“Good rice, good skill, good water” are the three conditions necessary to make good sake. Good water makes good rice. In the northernmost area of Okayama, three main rivers flow south, providing an inexhaustible supply of infiltrated subsoil water that is used for sake production. In the ancient text “Harima Fudoki” from the Nara period (8th century), Okayama is noted as the birthplace of sake. A high level of craftsmanship for brewing delicious sake has been fostered in this area, historically and currently. And, Omachi rice, which is the best rice suitable for sake production, was discovered and developed in the Okayama area over 100 years ago. Okayama sake made from Omachi rice is fragrant and has a mellow taste.
The roots of Omachi rice lie in Omachi Village (current day Okayama City) with the progressive farmer Jinzo Kishimoto, who planted some stalks of the rice in 1859. As a rice suitable for sake production, only Omachi rice has been cultivated for over 100 years and has received excellent reviews from sake brewers. It is a large-grained variety of rice that allows the hyphae of koji mold to penetrate easily to the core. Among consumers, there are many fans of sake brewed from Omachi rice as it has a special subtle and smooth flavor. If compared to the dry, crisp sake make from Yamada Nishiki rice, sake made from Omachi rice has a rich, thick flavor.
The Toji, or master brewer, is the person ultimately responsible for sake brewing. Knowledge of fermentation and brewing, and sake brewing skills due to extensive experience are a given; the Toji should also have a command of the complicated process of sake brewing in regards to the many people and steps involved, good decision-making and management skills, and should be a trustworthy person. Since the old days, Okayama has been known as “the county of delicious sake” and has fostered the growth of many sake artisans; there is mention of brewers in late 16th century records. In the 17th century Yajibei Asano, who was a forefather of the Toji, lead the way for the demand of Bicchu Toji in sake breweries throughout Japan (Bicchu is the old name for the western part of Okayama Prefecture). In 1907 at the first sake competition held in Japan, the outstanding skills of the Bicchu Toji group gained recognition via a 1st prize ranking.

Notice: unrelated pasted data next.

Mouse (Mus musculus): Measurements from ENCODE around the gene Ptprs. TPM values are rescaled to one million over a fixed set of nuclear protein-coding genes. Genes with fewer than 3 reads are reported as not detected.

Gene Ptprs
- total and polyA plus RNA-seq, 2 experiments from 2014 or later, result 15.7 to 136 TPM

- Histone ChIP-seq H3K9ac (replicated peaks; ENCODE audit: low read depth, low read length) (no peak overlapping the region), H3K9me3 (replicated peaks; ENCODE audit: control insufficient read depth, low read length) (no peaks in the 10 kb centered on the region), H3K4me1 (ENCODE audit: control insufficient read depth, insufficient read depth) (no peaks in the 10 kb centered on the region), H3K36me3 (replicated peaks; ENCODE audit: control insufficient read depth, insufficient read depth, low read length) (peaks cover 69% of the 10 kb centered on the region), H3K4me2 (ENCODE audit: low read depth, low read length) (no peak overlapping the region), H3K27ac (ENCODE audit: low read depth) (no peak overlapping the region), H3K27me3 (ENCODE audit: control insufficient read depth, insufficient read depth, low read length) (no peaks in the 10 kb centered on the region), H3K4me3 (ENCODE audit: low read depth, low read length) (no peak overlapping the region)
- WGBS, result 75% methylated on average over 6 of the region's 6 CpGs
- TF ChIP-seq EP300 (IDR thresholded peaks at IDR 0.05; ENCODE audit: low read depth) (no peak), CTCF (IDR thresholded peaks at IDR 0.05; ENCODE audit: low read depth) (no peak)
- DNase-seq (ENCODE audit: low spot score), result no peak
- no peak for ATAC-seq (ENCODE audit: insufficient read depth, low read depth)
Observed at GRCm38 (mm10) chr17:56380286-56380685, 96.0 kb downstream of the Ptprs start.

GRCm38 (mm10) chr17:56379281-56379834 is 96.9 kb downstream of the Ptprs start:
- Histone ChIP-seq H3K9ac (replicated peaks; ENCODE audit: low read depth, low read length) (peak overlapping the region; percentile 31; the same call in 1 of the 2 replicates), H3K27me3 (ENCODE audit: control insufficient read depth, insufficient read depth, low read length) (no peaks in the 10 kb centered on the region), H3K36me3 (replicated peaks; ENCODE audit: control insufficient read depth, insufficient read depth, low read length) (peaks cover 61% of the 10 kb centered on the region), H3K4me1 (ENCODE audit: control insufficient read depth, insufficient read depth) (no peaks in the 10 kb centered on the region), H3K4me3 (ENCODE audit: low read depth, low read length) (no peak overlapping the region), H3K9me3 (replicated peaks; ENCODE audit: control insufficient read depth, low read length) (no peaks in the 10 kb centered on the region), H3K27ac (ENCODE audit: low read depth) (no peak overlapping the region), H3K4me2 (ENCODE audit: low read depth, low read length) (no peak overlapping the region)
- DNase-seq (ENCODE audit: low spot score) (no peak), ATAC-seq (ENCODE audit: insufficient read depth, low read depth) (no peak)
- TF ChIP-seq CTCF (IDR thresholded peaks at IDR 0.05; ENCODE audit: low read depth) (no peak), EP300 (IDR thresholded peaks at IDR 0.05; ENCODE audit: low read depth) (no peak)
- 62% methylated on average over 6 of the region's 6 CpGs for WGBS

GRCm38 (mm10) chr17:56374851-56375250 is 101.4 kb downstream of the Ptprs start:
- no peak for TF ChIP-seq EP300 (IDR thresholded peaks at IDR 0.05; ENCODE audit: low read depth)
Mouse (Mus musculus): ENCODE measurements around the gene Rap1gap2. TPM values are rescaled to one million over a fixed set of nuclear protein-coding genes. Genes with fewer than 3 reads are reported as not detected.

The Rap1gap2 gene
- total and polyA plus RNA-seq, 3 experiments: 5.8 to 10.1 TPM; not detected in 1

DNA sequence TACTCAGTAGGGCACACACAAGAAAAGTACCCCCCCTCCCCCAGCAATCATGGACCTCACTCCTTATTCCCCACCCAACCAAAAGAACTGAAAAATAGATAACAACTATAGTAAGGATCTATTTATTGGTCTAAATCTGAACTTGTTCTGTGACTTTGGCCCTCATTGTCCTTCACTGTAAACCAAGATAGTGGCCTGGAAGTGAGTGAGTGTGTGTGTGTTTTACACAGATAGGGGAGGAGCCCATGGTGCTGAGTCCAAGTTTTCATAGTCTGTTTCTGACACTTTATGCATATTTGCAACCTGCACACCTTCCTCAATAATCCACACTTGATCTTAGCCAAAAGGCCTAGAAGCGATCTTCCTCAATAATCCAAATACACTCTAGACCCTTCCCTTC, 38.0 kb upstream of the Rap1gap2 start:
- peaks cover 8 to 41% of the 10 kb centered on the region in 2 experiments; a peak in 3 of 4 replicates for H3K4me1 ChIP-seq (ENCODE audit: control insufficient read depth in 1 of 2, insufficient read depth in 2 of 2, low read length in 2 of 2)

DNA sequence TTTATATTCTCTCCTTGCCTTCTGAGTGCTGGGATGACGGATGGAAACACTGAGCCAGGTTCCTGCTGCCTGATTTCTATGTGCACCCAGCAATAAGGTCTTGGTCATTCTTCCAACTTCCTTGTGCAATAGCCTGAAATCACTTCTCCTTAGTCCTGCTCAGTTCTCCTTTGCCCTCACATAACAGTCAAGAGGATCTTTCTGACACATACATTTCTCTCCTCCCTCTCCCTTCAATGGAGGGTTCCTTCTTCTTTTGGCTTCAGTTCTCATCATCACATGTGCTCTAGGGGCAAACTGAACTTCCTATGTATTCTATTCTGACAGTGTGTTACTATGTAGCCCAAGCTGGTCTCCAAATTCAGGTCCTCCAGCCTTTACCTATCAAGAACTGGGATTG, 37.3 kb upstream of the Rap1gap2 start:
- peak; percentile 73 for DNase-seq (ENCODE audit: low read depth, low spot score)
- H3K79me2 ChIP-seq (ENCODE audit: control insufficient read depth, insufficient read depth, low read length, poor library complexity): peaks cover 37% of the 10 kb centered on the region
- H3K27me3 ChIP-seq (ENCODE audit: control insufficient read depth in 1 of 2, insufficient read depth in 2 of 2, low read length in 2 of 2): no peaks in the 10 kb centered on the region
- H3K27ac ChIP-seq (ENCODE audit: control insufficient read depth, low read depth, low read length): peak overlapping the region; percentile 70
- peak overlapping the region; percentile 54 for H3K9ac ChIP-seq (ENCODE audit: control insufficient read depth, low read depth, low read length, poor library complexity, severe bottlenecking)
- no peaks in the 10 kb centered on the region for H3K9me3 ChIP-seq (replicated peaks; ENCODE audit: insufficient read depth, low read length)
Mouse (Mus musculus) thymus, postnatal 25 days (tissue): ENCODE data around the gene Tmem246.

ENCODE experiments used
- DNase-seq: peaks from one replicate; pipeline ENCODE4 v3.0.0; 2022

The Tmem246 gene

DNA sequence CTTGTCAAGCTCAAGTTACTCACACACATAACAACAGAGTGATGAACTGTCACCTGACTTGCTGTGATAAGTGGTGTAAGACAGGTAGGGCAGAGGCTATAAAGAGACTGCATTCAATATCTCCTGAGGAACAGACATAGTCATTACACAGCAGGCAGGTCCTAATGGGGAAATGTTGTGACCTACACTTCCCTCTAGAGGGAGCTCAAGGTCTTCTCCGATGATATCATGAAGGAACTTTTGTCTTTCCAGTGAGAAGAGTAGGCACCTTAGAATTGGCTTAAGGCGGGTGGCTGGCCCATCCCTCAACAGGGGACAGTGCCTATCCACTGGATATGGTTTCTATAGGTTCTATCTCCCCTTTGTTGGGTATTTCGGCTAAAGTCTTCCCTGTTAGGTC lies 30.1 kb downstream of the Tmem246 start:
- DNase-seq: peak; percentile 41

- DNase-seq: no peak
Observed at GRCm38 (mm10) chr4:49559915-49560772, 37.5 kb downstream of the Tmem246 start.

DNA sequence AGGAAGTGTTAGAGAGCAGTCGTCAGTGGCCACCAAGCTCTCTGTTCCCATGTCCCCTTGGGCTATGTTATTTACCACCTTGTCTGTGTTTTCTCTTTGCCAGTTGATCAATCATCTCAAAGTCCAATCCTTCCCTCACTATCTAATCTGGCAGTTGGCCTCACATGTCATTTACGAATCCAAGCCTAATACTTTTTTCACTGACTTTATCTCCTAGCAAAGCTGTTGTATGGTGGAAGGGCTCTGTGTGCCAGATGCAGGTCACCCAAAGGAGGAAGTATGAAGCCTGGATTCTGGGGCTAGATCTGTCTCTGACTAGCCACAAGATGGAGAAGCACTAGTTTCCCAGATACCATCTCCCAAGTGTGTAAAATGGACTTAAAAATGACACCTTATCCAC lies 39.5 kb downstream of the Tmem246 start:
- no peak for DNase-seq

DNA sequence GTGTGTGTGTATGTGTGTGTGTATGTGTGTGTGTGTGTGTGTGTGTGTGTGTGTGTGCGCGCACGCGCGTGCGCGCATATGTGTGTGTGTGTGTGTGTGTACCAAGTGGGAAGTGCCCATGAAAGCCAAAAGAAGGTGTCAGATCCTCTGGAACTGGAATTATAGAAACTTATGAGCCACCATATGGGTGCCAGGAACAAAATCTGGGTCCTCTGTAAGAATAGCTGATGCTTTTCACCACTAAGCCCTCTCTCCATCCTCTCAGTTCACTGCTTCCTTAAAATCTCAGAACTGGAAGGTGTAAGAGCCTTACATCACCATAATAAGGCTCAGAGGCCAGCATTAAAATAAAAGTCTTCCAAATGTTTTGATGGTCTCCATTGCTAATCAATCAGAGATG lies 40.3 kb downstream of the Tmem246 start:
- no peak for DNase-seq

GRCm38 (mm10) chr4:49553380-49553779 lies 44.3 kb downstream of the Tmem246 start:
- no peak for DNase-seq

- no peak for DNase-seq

The fragrance of this sake rises up gently. Junmai is made to carefully extract the characteristic fragrance and umami flavor from the Omachi rice, while retaining a neat crispness and umami flavor. The storage of this sake has been properly managed; therefore, when chilled, it is easy to drink and refreshing. If slightly warmed, the flavors become rich and mellow. This is a sake that can be paired with both rich and light flavors, suits many dishes and moods, and is a good mealtime sake.
Alcohol content / 14% | Rice-polishing rate / 65% | NET / 720ml
From the old days, ‘miso’ paste and vinegar made by placing a piece of Bizenyaki ware in the fermentation tanks has been reputed to be delicious; this sake is made by placing a piece of Bizenyaki ware in the tank of fermentation mash. The result is a semi-dry Junmai sake with exquisitely balanced acidic and umami flavors. This sake can be enjoyed at room temperature, chilled, or on the rocks. It pairs well with Japanese dishes such as sushi and other seafood dishes, and unexpectedly with salads, chocolate, and more. We recommend it as a sake served with meals.
Alcohol content / 15% | Rice-polishing rate / 60% | NET / 500ml
A traditional pressing method known as ‘fune-shibori’ is used; then, this special sake made by using especially high quality, undiluted sake that has been pressed again and is called ‘nakatori’, and ripening it with/under low temperature inside the brewery. The result is a sake with a busty, soft taste characterstic of Omachi rice that spreads through one’s mouth. Well chilled, it goes well with white fleshed fish and lightly seasoned dishes. Additionally, the elegant, fruity fragrance of a Daiginjo sake can be enjoyed when the sake, at a temperature of about 15 degrees, is poured into a wine glass and the aroma arises.
Alcohol content / 16.5% | Rice-polishing rate / 50% | NET / 720ml
Cultivation and sake brewing are both difficult, but Omachi (rice) is an important basis to good sake. By insisting on this rare rice, the master brewer is able to fully utilize the master skills of Bitchu-style sake production. The result is a broad, mild sake with umami flavors that is unique to Omachi rice sake. Especially nice as a sake served with meals, it pairs excellently with a variety of dishes. Light, white fleshed fish dishes are a given, but this sake also matches oily blue-backed fish and seasoned meat dishes; it is a fine product that can be enjoyed at a variety of temperatures, chilled or warmed.
Alcohol content / 15-15.9% | Rice-polishing rate / 65% | NET / 1800ml, 720ml
This sake is made from 100% Takashima Omachi rice. Omachi rice has originated in Okayama City’s Takashima district and started being cultivated at the end of the Edo period (1603-1868). Having a gorgeous and elegant fragrance specific to Ginjo sake and a mild, expansive taste are characteristics. Chilled or at room temperatures, a great harmony of flavors fills the mouth when paired with Sawara (mackerel) and other seafood from the Seto Inland Sea. Of course it also pairs superiorly well with richly flavored tuna and sushi, as well as delicious red meats such as beef and more.
Alcohol content / 16-17% | Rice-polishing rate / 38% | NET / 720ml